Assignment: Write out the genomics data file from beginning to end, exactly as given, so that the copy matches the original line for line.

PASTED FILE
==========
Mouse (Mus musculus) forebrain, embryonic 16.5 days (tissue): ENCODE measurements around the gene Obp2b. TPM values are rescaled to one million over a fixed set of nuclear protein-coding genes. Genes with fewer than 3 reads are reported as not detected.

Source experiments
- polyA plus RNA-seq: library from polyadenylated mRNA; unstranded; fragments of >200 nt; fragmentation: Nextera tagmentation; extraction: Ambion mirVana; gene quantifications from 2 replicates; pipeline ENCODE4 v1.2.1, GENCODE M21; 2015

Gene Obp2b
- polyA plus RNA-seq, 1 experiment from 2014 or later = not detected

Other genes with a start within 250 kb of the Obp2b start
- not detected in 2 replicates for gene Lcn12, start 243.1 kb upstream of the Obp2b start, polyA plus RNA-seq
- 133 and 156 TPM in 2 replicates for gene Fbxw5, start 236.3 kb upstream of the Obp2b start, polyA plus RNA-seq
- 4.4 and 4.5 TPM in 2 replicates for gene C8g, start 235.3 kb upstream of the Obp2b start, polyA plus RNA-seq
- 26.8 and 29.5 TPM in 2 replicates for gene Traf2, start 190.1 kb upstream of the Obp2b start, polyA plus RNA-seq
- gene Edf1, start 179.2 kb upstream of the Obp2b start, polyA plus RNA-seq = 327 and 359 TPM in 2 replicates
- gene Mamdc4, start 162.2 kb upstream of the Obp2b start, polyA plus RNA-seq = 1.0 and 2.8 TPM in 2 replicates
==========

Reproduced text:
Mouse (Mus musculus) forebrain, embryonic 16.5 days (tissue): ENCODE measurements around the gene Obp2b. TPM values are rescaled to one million over a fixed set of nuclear protein-coding genes. Genes with fewer than 3 reads are reported as not detected.

Source experiments
- polyA plus RNA-seq: library from polyadenylated mRNA; unstranded; fragments of >200 nt; fragmentation: Nextera tagmentation; extraction: Ambion mirVana; gene quantifications from 2 replicates; pipeline ENCODE4 v1.2.1, GENCODE M21; 2015

Gene Obp2b
- polyA plus RNA-seq, 1 experiment from 2014 or later = not detected

Other genes with a start within 250 kb of the Obp2b start
- not detected in 2 replicates for gene Lcn12, start 243.1 kb upstream of the Obp2b start, polyA plus RNA-seq
- 133 and 156 TPM in 2 replicates for gene Fbxw5, start 236.3 kb upstream of the Obp2b start, polyA plus RNA-seq
- 4.4 and 4.5 TPM in 2 replicates for gene C8g, start 235.3 kb upstream of the Obp2b start, polyA plus RNA-seq
- 26.8 and 29.5 TPM in 2 replicates for gene Traf2, start 190.1 kb upstream of the Obp2b start, polyA plus RNA-seq
- gene Edf1, start 179.2 kb upstream of the Obp2b start, polyA plus RNA-seq = 327 and 359 TPM in 2 replicates
- gene Mamdc4, start 162.2 kb upstream of the Obp2b start, polyA plus RNA-seq = 1.0 and 2.8 TPM in 2 replicates